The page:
Cocos Tectonic Plate
The Cocos Plate is a tectonic plate beneath the Pacific Ocean off the west coast of Central America. It is named after Cocos Island, the only emergent island on the plate. It is bordered by the Caribbean, North American, Pacific, and Nazca tectonic plates.
Cocos Tectonic Plate
The Cocos Plate is a relatively small-sized, triangular-shaped oceanic plate located beneath the Pacific Ocean, off the west coast of Central America. It is named after Cocos Island, the only emergent island on the plate.
Several other plates border this plate: the Caribbean Plate and North American Plate to the northeast, the Pacific Plate to the west, and the Nazca Plate to the south.
The boundary between the Cocos Plate and the North American Plate is convergent. The boundary with the Caribbean Plate is also convergent. However, the boundaries between the Cocos Plate, the Nazca Plate, and the South American Plate form divergent boundaries.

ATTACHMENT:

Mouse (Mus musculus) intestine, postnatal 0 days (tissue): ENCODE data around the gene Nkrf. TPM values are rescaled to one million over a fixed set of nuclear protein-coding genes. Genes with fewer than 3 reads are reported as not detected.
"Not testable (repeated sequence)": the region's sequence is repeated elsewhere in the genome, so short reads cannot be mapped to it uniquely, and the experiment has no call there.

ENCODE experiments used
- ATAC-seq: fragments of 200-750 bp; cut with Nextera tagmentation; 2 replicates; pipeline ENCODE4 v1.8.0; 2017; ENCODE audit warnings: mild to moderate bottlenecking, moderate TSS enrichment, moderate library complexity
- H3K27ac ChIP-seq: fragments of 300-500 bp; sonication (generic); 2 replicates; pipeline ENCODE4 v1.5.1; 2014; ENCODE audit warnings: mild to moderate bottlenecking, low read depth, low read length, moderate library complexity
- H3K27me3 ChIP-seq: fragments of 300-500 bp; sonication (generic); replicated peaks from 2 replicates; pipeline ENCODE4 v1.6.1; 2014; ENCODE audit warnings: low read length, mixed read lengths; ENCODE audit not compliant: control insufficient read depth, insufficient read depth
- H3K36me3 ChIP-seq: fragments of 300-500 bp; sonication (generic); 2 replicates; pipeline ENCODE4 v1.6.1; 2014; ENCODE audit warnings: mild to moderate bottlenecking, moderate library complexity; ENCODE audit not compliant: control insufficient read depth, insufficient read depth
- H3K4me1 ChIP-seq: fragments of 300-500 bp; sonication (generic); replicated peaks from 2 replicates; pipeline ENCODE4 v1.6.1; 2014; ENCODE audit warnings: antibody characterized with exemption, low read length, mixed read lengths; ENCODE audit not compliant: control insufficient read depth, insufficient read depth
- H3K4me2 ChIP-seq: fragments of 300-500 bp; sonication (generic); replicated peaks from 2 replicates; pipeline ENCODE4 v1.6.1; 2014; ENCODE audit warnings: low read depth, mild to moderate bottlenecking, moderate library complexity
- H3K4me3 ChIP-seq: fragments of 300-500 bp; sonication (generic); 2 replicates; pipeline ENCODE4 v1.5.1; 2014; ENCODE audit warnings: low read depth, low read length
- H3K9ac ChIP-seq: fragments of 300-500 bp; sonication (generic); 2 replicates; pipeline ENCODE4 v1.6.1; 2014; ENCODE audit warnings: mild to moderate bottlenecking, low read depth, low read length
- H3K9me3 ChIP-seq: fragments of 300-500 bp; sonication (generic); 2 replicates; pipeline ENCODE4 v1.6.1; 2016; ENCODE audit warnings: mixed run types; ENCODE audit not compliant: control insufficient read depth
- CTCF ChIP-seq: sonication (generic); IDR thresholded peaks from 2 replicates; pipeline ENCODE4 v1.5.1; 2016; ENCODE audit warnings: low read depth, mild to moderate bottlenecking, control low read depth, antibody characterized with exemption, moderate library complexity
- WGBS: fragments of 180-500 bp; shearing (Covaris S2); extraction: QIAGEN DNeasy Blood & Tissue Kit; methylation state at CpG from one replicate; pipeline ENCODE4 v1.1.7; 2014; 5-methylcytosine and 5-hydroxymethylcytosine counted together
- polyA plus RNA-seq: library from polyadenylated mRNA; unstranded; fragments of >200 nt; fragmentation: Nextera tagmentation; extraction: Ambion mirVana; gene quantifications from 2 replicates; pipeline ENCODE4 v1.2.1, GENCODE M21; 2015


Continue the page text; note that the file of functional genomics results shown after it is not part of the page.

Approximately 23 million years ago, the ancient oceanic Farallon Plate broke into two pieces, creating the Nazca Plate and the Cocos Plate. The Cocos Plate broke into two parts, creating the small Rivera Plate.
The Cocos Plate is subducting under Mexico and Central America. As a result, a belt of volcanoes extends from northern Panama to western Mexico, and virtually all of the highest mountains in this belt are volcanic.
These volcanoes are built on the thickened crust, but the principal tectonic process that has affected the landscape is volcanism. These continuous arcs of volcanos are known as:
the Central America Volcanic Arc, which stretches from Guatemala south into El Salvador, Nicaragua, and Costa Rica and just past the border into northern Panama
the Trans-Mexican Volcanic Belt, which extends east-west through Mexico
The northern boundary of the plate is the Middle America Trench. The eastern boundary is a transform fault, the Panama Fracture Zone. The southern boundary is a mid-oceanic ridge, the Galápagos Rise. The western boundary is another mid-ocean ridge, the East Pacific Rise.
Subduction beneath the North American Plate, along the Middle American Trench in Mexico, generates large earthquakes and sometimes tsunamis every 30 - 100 years.
Map illustrating the Cocos plate location relative to the other plates of the Americas